Putting it in terms of “do you want to sell Bondi” is straight out of the populilst handbook.

    Dont say I have missed the point because I dont address your populist and simplistic points…Kris said it best when he said this:

    “… because of a lack of private property rights there’s no private owner putting pressure on BP to clean the mess up. In addition, there’s no private owner who could have invested in equipment or chemicals to ensure the problem didn’t spread into adjacent privately owned areas.

    Or, there was no private owner to stipulate that BP should have an emergency plan in place should the worst occur.”

  32. Peter Fraser Says:

    PuntPal – You are defending the indefensible.

    Don’t you know anything about the law?

    KS CONSTANTLY uses POPULIST rubbish that appeals to the simple minded followers of this blog to defame others. It is easy – you just find someone who is unpopular and feed the tribe rubbish about that person that they won’t question because they don’t want to. They lap up anything they WANT to hear.

    And you ate it all up didn’t you.

    Do you want fries with that load of bollocks Sir???

    Tomato Sauce???

  33. cb Says:

    Abby – I should clarify that last sentence of mine. I am not so much saying it by way of moral criticism, or at least I really shouldn’t be, but as a mere statement of (suspected) fact. My impression is that Joye has a touch of some clinically identifiable condition that makes him a borderline case of an “idiot savant”. He clearly struggles with social expectations and the finer details of etiquette with regard to socially appropriate displays of self-importance, while he undoubtedly possesses some remarkable aptitudes in other other areas.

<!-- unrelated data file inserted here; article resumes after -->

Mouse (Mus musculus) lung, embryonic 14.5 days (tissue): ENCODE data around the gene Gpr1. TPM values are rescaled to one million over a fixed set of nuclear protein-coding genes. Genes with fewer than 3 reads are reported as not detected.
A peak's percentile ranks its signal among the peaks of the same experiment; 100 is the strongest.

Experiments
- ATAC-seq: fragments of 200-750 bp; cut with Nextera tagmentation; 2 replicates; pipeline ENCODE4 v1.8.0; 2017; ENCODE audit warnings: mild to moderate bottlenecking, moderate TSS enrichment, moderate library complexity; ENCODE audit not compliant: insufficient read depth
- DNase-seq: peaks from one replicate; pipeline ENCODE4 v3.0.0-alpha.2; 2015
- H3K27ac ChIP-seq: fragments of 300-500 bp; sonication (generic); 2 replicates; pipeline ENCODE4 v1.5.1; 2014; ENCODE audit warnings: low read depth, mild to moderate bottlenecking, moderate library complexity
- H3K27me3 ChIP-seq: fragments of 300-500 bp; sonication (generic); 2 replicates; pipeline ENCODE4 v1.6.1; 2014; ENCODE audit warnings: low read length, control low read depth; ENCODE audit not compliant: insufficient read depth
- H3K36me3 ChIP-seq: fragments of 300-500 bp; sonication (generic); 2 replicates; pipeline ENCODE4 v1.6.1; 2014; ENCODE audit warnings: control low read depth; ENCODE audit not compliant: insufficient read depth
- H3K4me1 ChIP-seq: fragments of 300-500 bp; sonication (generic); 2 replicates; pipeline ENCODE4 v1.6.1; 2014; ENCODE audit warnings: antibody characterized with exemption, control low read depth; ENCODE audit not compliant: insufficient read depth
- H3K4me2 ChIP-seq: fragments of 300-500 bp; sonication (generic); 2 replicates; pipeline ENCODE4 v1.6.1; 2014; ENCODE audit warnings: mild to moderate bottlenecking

Whether his professional output is good, bad, or misleading, I cannot judge. It’s all statistics to me, and “There are three kinds of lies: lies, damned lies, and statistics.”

  34. PuntPal Says:

    Why dont you address the point…

    “…because of a lack of private property rights there’s no private owner putting pressure on BP to clean the mess up. In addition, there’s no private owner who could have invested in equipment or chemicals to ensure the problem didn’t spread into adjacent privately owned areas.

    Or, there was no private owner to stipulate that BP should have an emergency plan in place should the worst occur.”

    I will simplify it for you…

    Who do you have more faith in to take care of property: